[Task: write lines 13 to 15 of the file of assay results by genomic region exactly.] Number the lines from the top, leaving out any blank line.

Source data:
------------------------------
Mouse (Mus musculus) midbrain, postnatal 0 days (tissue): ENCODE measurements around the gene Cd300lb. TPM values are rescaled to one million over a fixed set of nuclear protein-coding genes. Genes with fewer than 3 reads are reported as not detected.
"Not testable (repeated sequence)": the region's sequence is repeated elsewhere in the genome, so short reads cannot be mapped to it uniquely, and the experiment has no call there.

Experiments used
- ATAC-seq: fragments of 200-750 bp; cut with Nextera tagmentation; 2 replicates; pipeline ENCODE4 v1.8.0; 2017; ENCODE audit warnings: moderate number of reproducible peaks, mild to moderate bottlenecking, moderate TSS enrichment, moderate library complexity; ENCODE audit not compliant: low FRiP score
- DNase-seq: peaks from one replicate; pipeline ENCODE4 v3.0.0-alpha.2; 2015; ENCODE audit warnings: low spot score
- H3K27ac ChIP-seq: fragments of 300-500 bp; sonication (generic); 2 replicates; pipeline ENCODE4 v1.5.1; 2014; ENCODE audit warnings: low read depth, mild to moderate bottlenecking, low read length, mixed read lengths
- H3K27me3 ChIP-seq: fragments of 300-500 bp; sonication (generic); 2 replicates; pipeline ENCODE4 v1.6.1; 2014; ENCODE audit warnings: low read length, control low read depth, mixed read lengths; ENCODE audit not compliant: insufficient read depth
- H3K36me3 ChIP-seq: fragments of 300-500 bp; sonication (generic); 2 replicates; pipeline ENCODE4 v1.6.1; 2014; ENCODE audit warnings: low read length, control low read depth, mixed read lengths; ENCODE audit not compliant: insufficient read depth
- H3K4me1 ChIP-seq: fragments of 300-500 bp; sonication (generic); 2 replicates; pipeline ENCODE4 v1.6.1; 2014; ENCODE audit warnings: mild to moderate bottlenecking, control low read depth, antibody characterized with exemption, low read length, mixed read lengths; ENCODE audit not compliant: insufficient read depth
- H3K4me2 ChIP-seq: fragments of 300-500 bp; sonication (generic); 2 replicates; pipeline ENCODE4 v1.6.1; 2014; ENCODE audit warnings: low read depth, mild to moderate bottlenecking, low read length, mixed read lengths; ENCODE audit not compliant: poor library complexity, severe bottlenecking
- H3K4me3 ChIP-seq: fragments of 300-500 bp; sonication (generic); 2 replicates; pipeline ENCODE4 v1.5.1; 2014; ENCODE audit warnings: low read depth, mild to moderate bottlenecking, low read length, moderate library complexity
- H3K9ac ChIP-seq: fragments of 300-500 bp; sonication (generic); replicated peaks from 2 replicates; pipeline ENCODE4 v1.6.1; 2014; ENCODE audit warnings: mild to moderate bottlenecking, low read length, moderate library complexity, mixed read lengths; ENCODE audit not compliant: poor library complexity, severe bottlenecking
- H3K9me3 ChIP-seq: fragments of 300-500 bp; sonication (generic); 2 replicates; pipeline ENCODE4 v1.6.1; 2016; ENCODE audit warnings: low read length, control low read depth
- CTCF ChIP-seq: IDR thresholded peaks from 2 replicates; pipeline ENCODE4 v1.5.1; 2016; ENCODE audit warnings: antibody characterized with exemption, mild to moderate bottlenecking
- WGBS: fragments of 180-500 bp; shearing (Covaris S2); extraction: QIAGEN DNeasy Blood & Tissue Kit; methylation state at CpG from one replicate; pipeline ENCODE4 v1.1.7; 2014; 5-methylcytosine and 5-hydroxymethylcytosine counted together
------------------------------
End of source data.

- H3K9me3 ChIP-seq: fragments of 300-500 bp; sonication (generic); 2 replicates; pipeline ENCODE4 v1.6.1; 2016; ENCODE audit warnings: low read length, control low read depth
- CTCF ChIP-seq: IDR thresholded peaks from 2 replicates; pipeline ENCODE4 v1.5.1; 2016; ENCODE audit warnings: antibody characterized with exemption, mild to moderate bottlenecking
- WGBS: fragments of 180-500 bp; shearing (Covaris S2); extraction: QIAGEN DNeasy Blood & Tissue Kit; methylation state at CpG from one replicate; pipeline ENCODE4 v1.1.7; 2014; 5-methylcytosine and 5-hydroxymethylcytosine counted together